This quarter, we introduced Windows 10 S, streamlined for simplicity, security and superior performance and tailored for the classroom. Our goal for Windows 10 S is to develop a vibrant ecosystem with partners like Acer, Asus, Dell, Fujitsu, HP, Samsung and Toshiba to introduce a new class of modern devices that enables affordable, powerful new scenarios, from Windows Ink to 3D. We also introduced the Surface Laptop and the new Surface Pro this quarter to continue to build and create momentum for new Windows device category.

Now on to gaming. Our gaming business now is more than $9 billion and growing profitably. The gaming world is evolving faster than ever before, from gameplay across multiple devices to the explosive growth in streaming and e-sports to new subscription services and mixed-reality scenarios. We're uniquely positioned to capture a large share of this opportunity because of our ability to unite the global community of gamers through Xbox Live, now 53 million strong and growing, and to enable new experiences across PC, console and mobile.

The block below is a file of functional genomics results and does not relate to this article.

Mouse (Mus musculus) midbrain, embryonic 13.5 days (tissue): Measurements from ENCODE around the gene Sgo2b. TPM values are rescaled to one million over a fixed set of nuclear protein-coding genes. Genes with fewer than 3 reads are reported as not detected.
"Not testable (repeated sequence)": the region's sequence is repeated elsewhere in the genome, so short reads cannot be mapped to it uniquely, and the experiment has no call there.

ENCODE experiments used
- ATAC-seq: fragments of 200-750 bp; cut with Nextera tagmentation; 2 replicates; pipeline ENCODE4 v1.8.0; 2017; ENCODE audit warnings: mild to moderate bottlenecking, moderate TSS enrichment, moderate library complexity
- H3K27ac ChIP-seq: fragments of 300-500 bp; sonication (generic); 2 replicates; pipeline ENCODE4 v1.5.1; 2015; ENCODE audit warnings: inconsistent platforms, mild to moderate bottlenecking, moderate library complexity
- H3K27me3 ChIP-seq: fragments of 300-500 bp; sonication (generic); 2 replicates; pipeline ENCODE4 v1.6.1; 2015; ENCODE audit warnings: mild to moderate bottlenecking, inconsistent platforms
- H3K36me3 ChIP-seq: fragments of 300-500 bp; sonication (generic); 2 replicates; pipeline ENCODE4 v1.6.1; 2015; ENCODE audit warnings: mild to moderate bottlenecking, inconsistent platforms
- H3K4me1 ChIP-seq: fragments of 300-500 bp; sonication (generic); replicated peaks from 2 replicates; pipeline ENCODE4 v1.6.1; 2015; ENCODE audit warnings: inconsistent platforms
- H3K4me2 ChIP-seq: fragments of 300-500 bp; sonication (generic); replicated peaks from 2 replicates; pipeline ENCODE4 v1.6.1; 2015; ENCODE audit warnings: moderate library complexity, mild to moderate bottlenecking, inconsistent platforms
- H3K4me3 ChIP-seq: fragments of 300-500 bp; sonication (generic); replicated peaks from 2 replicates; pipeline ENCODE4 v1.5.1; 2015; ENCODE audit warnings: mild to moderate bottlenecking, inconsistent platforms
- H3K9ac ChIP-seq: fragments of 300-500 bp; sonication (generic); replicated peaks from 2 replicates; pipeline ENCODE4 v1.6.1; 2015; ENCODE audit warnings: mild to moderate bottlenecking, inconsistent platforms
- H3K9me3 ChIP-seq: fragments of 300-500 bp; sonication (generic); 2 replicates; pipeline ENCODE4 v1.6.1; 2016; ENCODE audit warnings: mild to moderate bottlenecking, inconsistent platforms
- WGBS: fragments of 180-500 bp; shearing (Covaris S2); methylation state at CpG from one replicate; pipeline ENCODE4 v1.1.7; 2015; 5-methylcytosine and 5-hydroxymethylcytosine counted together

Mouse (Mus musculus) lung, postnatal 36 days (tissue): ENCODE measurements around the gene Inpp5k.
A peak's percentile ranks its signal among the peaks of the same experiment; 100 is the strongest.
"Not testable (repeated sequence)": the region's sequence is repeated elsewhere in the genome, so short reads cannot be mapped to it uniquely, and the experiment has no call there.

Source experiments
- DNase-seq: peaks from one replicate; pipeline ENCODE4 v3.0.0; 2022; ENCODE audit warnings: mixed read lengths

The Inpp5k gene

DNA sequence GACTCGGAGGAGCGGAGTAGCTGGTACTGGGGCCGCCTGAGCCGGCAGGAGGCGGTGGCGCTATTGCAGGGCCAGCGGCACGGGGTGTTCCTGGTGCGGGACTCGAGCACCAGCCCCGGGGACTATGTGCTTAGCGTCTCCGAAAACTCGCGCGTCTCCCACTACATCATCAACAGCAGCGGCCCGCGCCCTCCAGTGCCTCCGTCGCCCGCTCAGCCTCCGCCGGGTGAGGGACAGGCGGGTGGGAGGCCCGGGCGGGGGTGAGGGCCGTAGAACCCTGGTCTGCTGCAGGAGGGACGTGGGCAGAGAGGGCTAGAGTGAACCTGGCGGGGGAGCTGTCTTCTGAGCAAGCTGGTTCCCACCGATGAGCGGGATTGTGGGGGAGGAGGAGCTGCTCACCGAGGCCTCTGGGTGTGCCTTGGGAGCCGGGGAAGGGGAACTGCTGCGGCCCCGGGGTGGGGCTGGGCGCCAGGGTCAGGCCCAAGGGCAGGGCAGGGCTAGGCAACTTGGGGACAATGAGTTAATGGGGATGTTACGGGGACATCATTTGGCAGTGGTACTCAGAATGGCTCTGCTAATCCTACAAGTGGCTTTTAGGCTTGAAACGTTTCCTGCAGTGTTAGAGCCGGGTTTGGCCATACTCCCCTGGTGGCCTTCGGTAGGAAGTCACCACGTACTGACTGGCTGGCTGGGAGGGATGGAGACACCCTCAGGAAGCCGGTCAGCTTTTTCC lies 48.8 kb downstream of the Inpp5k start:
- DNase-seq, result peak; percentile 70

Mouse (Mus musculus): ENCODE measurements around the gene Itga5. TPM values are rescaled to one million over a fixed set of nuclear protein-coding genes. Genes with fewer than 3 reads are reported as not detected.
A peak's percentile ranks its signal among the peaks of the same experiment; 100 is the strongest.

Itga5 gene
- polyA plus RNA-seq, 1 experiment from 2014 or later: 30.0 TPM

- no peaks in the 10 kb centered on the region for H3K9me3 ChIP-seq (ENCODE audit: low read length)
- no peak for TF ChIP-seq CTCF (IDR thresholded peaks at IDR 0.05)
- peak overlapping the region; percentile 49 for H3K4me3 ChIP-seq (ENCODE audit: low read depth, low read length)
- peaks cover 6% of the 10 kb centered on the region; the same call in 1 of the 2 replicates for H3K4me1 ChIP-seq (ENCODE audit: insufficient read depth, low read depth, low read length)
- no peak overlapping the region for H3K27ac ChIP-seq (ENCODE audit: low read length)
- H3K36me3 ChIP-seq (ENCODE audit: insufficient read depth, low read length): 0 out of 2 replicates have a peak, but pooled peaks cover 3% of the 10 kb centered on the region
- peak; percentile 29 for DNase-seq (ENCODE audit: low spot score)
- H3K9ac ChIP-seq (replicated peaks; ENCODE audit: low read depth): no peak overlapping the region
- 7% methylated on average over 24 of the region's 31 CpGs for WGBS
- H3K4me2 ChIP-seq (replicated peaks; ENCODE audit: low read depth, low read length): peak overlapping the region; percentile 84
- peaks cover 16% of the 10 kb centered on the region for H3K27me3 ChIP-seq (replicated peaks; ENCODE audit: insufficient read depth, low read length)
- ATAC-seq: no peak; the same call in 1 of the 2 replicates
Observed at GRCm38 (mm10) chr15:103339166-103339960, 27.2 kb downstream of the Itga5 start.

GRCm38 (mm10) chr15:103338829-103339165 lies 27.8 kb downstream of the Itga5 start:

Our approach is to let gamers play the games they want with the people they want on the device they want. At E3, we celebrated the passion of gamers by introducing Xbox One X, broadening our portfolio of gaming devices with the world's most powerful console. We launched 2 new services that broaden our reach and enrich the gaming experience, both of which are off to a very strong start. Mixer, our new live-streaming service, makes it easier than ever before for gamers to create and share across platforms and to interact in entirely new ways. The Xbox Game Pass is a digital subscription service that expands our existing gaming value proposition.

In closing, I'm proud of the progress this year, both in our own continued transformation and in how we are empowering customers to digitally transform. As technology disrupts every industry and has the power to make a difference in the lives of everyone, we strive to create local opportunity and growth and impact in every country around the world.

Our platforms and tools help drive small business productivity, large business competitiveness and public sector efficiency. We also support new start-ups, improve educational health outcomes and empower human ingenuity. Our sense of purpose lies in our customers' success. Transformation is a continuous process of renewal and reinvestment. We will continue to invest in the high-growth opportunities, lead innovation in cloud and AI and bring our technology and products together into experiences and solutions that unlock new value for customers.

Now I'll hand it over to Amy to walk through this quarter's results in more detail and share our outlook, and I look forward to rejoining for your questions.